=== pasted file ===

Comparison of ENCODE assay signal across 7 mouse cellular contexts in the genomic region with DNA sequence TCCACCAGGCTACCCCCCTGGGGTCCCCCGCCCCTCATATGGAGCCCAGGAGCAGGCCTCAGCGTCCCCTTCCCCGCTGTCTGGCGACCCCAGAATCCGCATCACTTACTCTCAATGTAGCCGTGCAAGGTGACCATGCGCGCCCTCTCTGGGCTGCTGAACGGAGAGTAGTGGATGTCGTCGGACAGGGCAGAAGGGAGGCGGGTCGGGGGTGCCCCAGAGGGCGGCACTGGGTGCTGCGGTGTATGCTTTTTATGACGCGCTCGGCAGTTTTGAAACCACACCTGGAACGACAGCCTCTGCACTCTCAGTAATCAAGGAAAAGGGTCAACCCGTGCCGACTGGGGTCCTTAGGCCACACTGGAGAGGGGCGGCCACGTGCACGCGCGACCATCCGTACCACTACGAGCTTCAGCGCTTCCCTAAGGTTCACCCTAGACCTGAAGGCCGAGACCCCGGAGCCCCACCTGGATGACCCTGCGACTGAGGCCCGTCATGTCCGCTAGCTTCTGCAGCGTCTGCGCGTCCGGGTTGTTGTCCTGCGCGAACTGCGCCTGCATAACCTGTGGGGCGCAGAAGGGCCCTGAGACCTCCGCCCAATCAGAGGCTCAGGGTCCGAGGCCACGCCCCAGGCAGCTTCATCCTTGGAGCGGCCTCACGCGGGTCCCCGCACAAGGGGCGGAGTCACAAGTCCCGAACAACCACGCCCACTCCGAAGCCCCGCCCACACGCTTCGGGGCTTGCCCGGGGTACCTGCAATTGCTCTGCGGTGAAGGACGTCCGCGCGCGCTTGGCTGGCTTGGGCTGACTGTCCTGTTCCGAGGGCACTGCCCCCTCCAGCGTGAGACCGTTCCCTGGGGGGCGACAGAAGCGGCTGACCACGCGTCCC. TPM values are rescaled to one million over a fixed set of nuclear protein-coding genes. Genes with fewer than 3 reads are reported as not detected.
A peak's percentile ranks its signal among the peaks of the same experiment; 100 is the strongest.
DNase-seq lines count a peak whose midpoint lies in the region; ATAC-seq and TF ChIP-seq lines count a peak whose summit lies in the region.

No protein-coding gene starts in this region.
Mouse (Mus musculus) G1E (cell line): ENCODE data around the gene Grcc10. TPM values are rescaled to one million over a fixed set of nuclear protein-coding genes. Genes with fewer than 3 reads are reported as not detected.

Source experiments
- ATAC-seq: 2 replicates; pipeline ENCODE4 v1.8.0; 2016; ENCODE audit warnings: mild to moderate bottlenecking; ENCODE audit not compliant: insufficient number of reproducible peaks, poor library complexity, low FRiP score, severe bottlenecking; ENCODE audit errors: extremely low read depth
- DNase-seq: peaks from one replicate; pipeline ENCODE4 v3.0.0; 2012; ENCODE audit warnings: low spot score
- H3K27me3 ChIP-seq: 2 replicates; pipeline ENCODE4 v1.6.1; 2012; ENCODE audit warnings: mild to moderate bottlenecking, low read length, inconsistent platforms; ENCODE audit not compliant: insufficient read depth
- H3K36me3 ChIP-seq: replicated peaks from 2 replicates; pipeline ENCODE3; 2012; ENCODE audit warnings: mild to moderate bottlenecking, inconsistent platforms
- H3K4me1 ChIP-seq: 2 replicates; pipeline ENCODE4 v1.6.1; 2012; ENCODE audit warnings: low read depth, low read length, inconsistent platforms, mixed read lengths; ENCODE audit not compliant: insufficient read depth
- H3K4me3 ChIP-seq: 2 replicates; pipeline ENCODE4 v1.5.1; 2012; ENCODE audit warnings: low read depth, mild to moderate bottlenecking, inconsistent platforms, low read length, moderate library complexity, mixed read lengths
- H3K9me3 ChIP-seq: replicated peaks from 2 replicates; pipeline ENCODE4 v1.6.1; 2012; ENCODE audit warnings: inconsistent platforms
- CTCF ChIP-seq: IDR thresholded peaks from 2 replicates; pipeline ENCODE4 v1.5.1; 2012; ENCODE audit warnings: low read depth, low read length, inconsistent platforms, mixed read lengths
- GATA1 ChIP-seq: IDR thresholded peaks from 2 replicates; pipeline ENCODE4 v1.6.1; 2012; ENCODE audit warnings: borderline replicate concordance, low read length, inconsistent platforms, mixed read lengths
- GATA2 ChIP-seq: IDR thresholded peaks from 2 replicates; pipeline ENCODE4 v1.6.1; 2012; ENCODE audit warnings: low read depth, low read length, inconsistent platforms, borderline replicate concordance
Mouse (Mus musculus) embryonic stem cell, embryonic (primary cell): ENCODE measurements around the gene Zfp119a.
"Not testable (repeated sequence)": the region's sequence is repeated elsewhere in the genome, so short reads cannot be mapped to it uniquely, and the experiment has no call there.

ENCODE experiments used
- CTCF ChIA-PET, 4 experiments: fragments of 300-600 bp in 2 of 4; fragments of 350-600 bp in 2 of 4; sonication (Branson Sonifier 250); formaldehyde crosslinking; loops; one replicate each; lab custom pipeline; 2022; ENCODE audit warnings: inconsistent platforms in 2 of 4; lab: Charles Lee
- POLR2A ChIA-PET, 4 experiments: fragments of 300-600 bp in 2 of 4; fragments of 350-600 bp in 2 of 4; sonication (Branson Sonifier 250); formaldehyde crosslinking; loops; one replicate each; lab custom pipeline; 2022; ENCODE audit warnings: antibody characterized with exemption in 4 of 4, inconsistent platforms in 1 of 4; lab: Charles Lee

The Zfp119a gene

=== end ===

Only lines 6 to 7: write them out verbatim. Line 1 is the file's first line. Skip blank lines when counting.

Source experiments
- ATAC-seq: 2 replicates; pipeline ENCODE4 v1.8.0; 2016; ENCODE audit warnings: mild to moderate bottlenecking; ENCODE audit not compliant: insufficient number of reproducible peaks, poor library complexity, low FRiP score, severe bottlenecking; ENCODE audit errors: extremely low read depth